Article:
Five Poisons

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The Five Poisons (Chinese: 五毒; Pinyin: wǔ dú; Jyutping: ng5 duk6; Vietnamese: Ngũ độc), or the five noxious creatures, can refer to an ancient Chinese set of poisonous or otherwise hazardous animals[1] or five perceived threats the Chinese Communist Party sees for its rule over Mainland China.

Ancient Chinese Five Poisons[edit]

A Chinese Five Poisons charm with the inscription "Expel evil and send down good fortune" (驱邪降福) with a spider at the top and the three-legged toad, Jin Chan, at the bottom. There is disagreement with the figure on the right, either believed to be Liu Hai or Zhong Kui.[2] The charm is on display at the Museum of Ethnography, Sweden.

The fifth day of the fifth month or Duanwu in ancient Chinese folklore symbolised the beginning of the Summer, this day also known as "Double 5 day" or "Double 5th day" or more commonly tiān zhōng jié (天中節) was seen as one of the most inauspicious and dangerous days of the year.[2][3] This was because all the poisonous animals and bugs would then began to appear.[2] "Double five" day was furthermore seen as the hottest day and it was believed that the heat would cause illness.[1]

The Ancient Chinese believed that the only way to combat poison was with poison, and one way they believed that they could protect themselves on this day was by drinking realgar wine which contains arsenic sulfide, another way to protect themselves on this day was by hanging pictures of Zhong Kui, another custom holds that the Chinese should mix mercury (cinnabar) with wine, or using Gu poison to combat these creatures, however by far the most common way of protecting themselves was using "Five poison" charms and amulets (五毒錢), it was also customary for Chinese parents to let their children wear these amulets that have pictures of the 5 poisons or otherwise hang small pouches filled with mugwort around the necks of these children.[2] The five poisons in this context don't refer to five actual toxins but to five animals that were perceived to be "poisonous", these animals according to various historical sources usually included:[4][2][1]

But in some variants toads were replaced by Jin Chan, and in other variants tigers are members of the 5 poisons.[2] Tigers are then considered members of the five poisons because they are solitary animals and the Mandarin Chinese word for "solitary" has a similar pronunciation as the word for "poison".[2] In some variations the tiger is not a member of the five poisons but is used to represent the Warring States period person Qu Yuan because he was born on a "tiger day".[1]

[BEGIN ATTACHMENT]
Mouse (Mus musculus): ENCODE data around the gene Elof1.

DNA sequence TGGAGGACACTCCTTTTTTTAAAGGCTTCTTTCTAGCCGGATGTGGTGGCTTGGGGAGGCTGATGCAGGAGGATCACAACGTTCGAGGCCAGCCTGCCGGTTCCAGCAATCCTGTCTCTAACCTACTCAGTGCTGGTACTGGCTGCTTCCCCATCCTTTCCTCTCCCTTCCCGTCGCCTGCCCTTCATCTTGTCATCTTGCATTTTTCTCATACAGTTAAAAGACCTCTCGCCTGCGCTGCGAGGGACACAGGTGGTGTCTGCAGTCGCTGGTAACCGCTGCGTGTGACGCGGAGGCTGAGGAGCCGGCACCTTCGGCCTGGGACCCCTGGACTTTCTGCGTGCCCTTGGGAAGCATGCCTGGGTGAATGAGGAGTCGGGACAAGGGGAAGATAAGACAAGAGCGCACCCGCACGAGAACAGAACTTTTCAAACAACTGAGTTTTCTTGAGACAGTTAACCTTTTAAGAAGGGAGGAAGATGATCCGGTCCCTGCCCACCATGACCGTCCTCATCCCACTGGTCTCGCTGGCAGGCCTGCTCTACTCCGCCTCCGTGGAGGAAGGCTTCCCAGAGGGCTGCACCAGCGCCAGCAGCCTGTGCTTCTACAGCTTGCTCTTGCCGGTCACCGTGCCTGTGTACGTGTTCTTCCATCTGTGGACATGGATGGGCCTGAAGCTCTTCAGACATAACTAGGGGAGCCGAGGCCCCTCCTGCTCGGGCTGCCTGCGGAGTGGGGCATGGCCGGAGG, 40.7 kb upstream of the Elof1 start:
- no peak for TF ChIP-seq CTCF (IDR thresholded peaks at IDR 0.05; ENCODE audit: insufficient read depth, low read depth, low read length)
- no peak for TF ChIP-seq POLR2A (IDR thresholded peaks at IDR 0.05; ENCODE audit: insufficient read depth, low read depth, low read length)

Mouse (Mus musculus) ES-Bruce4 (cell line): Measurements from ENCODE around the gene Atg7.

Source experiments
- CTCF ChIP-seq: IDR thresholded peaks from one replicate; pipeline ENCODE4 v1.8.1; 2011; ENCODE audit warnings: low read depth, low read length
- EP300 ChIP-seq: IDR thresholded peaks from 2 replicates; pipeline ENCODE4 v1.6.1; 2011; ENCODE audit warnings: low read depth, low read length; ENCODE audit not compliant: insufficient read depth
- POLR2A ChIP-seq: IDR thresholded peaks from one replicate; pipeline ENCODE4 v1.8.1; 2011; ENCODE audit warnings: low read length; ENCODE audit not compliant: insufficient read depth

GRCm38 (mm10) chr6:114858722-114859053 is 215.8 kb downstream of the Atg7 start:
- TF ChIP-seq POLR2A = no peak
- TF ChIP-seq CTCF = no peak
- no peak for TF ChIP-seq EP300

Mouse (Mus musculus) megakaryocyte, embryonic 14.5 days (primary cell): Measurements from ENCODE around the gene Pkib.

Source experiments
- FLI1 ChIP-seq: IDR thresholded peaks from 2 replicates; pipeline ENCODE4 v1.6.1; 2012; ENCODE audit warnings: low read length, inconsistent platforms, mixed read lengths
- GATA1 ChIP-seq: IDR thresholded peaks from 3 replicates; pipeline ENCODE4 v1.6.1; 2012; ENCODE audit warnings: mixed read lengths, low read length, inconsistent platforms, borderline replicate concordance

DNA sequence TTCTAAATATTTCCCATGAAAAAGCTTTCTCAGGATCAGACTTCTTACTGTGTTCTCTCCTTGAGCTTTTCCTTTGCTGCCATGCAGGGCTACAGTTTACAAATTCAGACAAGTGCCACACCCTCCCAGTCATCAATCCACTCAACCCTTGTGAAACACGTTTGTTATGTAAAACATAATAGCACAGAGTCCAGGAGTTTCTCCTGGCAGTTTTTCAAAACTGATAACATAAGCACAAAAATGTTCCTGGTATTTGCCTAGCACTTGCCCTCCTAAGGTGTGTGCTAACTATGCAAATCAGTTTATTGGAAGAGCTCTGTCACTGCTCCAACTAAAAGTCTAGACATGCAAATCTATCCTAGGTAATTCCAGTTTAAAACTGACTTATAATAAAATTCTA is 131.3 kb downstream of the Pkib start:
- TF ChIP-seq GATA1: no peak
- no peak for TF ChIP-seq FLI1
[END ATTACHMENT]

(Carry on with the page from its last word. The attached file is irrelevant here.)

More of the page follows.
In Vietnam their variant of these amulets are used during the dragon boat festival.[1]

Wudu cakes[edit]

The Wudu cake is a traditional food for the Dragon Boat Festival in north China.[5] Wudu cakes are traditionally believed to have talismanic powers and are traditionally eaten to stay healthy and attract good fortune.[5] Wudu cakes typically come in sets of five cakes with the design of each of the animals of the five poisons on them.[5]

Chinese Communist Party version[edit]

According to commentators and government documents, the Five Poisons are five perceived threats to the stability of the rule of the Chinese Communist Party.[6][7][8][9][10] These threat groups provide an alternative vision of China. Moreover, the reason they pose the threat is that they operate inside and outside China.[11]

The Five Poisons of the Chinese Communist Party[edit]

The 'five poisons' are:

See also[edit]


  1. ^ a b c d e Craig Greenbaum (2006). "Amulets of Viet Nam (Bùa Việt-Nam - 越南符銭)". Archived from the original on 16 August 2018. Retrieved 3 March 2020.
  2. ^ a b c d e f g "The Five Poisons - 五毒 - The Fifth Day of the Fifth Month". Gary Ashkenazy / גארי אשכנזי (Primaltrek – a journey through Chinese culture). 16 November 2016. Archived from the original on 9 May 2018. Retrieved 1 May 2018.
  3. ^ "The Legendary Chinese Poison Made by Forcing Snakes, Scorpions, and Centipedes to Fight. "Gu" was a mythological substance born from fear, with a dramatic backstory". Lauren Young (Atlas Obscura). 11 November 2016. Archived from the original on 18 June 2018. Retrieved 18 June 2018.
  4. ^ "天師收五毒錢 Heavenly Master Subduing the Five Poisons". Jave Wu - Jave Wu Taoism Place (孝華君道教百科資訊網) - A place for All people around the World to know more about Taoism. 一個讓全球同道認識道教文化的資訊站。此為"太初五斗米道觀正一道教學院"之屬下傳道網頁。 (in Chinese (Taiwan)). 30 May 2014. Archived from the original on 28 June 2018. Retrieved 28 June 2018.
  5. ^ a b c Wong, Wing-Fai (2021). The talismanic custom of Wudu cake. Journal of Hebei Normal University (Philosophy and Social Sciences) 44 (5) 48-56.
  7. ^ "China's great firewall". The Australian.
  8. ^ "Managing the Power Within: China's State Security Commission". 18 July 2016. Archived from the original on 19 July 2016. Retrieved 22 July 2016.
  9. ^ "China's Fifth Poison". Archived from the original on 2016-09-22. Retrieved 2016-07-22.
  10. ^ "Communist China's Overseas Suppression of the 'Five Poisons'". Archived from the original on 2016-08-15. Retrieved 2016-07-22.
  11. ^ "Managing the Power Within: China's State Security Commission". War on the Rocks. 2016-07-18. Retrieved 2020-08-24.